Car finance costs have soared as much as 49% since the U.K. voted to leave the European Union and, combined with a falling pound, it is costing drivers up to an extra £98 ($128) a month or £4,606 ($6,017) over the course of a hire-purchase contract.
Parkers, a motoring consumer and reviews website, says the pound has dropped more than 15% against the euro since May 2016.
This has resulted in personal contract purchase (PCP) finance costs for vehicles – many imported from mainland Europe or using European-made parts – jumping up to 49% in monthly payment terms.
Consumers financing a vehicle through a PCP pay an initial deposit and monthly payments and can choose at the end of the deal whether to keep the car. Monthly payments are smaller with a PCP because they’re based on the value the car is predicted to lose over the course of the contract, rather than the car’s total price.
Parkers Finance Editor Chris Lloyd says those monthly payments have increased more than one-and-a-half times as fast as cars’ cash prices.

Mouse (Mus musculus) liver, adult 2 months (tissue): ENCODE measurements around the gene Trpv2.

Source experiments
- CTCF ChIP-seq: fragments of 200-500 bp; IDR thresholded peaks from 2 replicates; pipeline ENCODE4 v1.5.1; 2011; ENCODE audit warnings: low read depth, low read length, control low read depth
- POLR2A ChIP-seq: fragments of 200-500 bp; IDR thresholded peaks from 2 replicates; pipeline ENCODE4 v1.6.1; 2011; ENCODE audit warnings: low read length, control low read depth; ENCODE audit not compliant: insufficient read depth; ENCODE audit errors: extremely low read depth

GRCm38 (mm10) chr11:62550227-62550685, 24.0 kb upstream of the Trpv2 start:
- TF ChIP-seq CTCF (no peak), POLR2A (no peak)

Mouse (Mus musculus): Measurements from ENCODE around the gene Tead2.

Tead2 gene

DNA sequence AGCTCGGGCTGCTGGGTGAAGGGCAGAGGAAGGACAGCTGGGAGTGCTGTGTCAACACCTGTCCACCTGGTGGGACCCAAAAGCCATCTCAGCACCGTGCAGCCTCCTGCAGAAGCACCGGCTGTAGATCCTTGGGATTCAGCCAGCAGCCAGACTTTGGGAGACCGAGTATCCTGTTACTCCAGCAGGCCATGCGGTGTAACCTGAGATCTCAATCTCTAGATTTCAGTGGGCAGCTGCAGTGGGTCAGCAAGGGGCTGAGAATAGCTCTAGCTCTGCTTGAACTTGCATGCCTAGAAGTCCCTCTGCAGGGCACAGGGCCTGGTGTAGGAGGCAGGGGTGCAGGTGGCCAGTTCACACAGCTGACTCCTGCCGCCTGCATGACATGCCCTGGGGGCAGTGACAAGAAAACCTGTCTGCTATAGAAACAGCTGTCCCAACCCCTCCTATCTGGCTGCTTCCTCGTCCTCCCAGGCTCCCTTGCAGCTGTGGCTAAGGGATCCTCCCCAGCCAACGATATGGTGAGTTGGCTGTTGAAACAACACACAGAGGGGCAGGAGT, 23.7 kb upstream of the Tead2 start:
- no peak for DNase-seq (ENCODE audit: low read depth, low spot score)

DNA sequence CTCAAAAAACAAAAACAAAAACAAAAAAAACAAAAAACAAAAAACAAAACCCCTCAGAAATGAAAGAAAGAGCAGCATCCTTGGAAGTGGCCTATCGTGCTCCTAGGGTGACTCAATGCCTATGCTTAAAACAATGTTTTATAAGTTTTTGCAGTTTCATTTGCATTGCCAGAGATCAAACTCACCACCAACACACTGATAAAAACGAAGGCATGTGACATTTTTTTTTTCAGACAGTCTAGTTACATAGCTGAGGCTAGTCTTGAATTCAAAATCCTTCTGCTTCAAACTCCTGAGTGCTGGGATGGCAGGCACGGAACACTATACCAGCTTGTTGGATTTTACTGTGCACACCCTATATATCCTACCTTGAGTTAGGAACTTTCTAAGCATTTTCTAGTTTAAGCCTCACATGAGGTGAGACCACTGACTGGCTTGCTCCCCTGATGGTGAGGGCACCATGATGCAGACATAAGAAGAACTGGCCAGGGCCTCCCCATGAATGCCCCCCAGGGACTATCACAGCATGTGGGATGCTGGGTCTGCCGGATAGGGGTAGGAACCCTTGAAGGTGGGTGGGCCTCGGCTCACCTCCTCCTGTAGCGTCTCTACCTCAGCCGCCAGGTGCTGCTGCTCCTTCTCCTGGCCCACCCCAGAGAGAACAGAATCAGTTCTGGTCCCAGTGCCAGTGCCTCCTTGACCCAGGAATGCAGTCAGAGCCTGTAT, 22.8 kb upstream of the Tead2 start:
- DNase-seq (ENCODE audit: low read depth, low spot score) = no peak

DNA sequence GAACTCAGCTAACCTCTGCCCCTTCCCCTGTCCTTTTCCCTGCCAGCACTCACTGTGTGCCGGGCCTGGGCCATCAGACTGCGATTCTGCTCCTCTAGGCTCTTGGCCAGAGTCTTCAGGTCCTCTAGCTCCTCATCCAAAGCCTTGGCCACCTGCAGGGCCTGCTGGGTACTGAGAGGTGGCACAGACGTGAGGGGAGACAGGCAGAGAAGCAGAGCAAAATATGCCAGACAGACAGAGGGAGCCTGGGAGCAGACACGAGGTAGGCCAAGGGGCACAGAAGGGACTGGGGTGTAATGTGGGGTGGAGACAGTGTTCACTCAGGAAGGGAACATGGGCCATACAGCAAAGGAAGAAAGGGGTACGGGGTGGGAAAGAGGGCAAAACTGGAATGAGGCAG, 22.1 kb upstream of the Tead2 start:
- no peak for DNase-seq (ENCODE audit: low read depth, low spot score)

“With more than 90% of privately purchased cars being financed, potentially millions of drivers could be in for a shock when they come to replace their car,” he says in a statement.
“Hundreds of thousands of families could find themselves priced out of the new-car-finance market – with the inability to stomach higher monthly bills and no savings to put down a bigger deposit to shrink the installments,” he says.
PCP finance costs have been hit hard because cars’ cash price are going up and their predicted values at the end of the contract are going down.
“This means that drivers signing up for a new contract have to pay far more every month simply to get the same car,” Lloyd says.
“A Fiat Panda city car that would have set you back £119 ($155) a month two years ago now is £153 ($200) month for new customers – despite being one of the oldest small cars still on sale and scoring a zero-star safety rating.”
Parkers editor Keith Adams says whatever form the Brexit process takes, the U.K. auto industry is facing a period of economic uncertainty.